What do we mean when we talk about deep tech?

A conversation with Grove Ventures' managing partner (and the inventor of the USB flash drive) Dov Moran

Deep tech — the generic term for technologies not focused on end-user services that includes artificial intelligence, robotics, blockchain, advanced material science, photonics and electronics, biotech and quantum computing — has been an identified category for investment as long as the tech industry itself.

But as with many other sectors, it has found itself in and out of favor depending on the wider climate. In the years when mainstream tech adoption started to take off, under-the-radar deep tech became even more obscure as big-ticket apps and other services and gadgets popular with consumers received all the limelight.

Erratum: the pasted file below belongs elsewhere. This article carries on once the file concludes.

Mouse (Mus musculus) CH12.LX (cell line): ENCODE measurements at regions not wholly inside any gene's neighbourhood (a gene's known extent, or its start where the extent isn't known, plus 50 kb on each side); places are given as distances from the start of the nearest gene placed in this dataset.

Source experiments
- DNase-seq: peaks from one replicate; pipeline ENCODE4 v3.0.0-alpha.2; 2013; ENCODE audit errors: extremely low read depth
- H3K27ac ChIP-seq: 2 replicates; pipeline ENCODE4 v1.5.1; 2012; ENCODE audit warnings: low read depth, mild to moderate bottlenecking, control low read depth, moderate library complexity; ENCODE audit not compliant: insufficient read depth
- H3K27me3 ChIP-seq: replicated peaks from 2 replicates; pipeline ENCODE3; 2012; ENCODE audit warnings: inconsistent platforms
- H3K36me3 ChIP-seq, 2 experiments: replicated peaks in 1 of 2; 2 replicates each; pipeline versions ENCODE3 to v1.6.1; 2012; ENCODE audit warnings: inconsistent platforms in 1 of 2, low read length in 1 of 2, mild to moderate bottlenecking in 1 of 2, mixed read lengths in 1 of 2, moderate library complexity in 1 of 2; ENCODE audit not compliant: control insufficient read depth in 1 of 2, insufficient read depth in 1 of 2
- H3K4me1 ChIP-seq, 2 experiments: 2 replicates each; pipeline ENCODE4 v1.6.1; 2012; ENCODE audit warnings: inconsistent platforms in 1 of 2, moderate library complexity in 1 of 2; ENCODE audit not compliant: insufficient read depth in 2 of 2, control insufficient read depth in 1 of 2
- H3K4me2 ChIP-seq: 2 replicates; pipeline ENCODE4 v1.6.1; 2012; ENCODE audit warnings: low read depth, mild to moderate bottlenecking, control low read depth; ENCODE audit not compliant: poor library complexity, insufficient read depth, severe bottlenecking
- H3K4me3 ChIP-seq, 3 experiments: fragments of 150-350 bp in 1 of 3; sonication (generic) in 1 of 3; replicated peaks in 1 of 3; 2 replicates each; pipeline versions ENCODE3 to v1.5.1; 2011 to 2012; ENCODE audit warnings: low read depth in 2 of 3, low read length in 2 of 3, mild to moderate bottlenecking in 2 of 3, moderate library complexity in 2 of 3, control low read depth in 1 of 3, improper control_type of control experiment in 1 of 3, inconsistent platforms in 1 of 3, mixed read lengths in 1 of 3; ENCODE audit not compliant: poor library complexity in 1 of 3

Now, with “winners” in that bigger category climbing to new heights — it’s hard to imagine anyone replacing Facebook, Google, Apple or Amazon anytime soon, even as other apps grow in niche popularity — the enthusiasm of taking bets on consumer startups has leveled off. Coupled with that, investors are again looking at startups focused on a more diverse set of technologies that solve hard problems, which might prove to be the levers of instrumental change.

Those trends have contributed to a rising interest in deep tech, with investments in the wider category growing 20% annually between 2015 and 2018, culminating in nearly $18 billion of investment, according to a 2019 report from Boston Consulting Group.

One measure of the enthusiasm in the space is the activity of VCs who focus on deep tech. Last month, Tel Aviv-based Grove Ventures, which funds companies spanning Europe and beyond, closed a $125 million fund to back deep-tech startups and is already raising another fund of the same amount. Firms that Grove has backed include fabless IoT semiconductor startup Wiliot, API marketplace RapidAPI, autonomous vehicle startup TriEye, next-generation manufacturing startup 3DSignals and a number of startups still in stealth.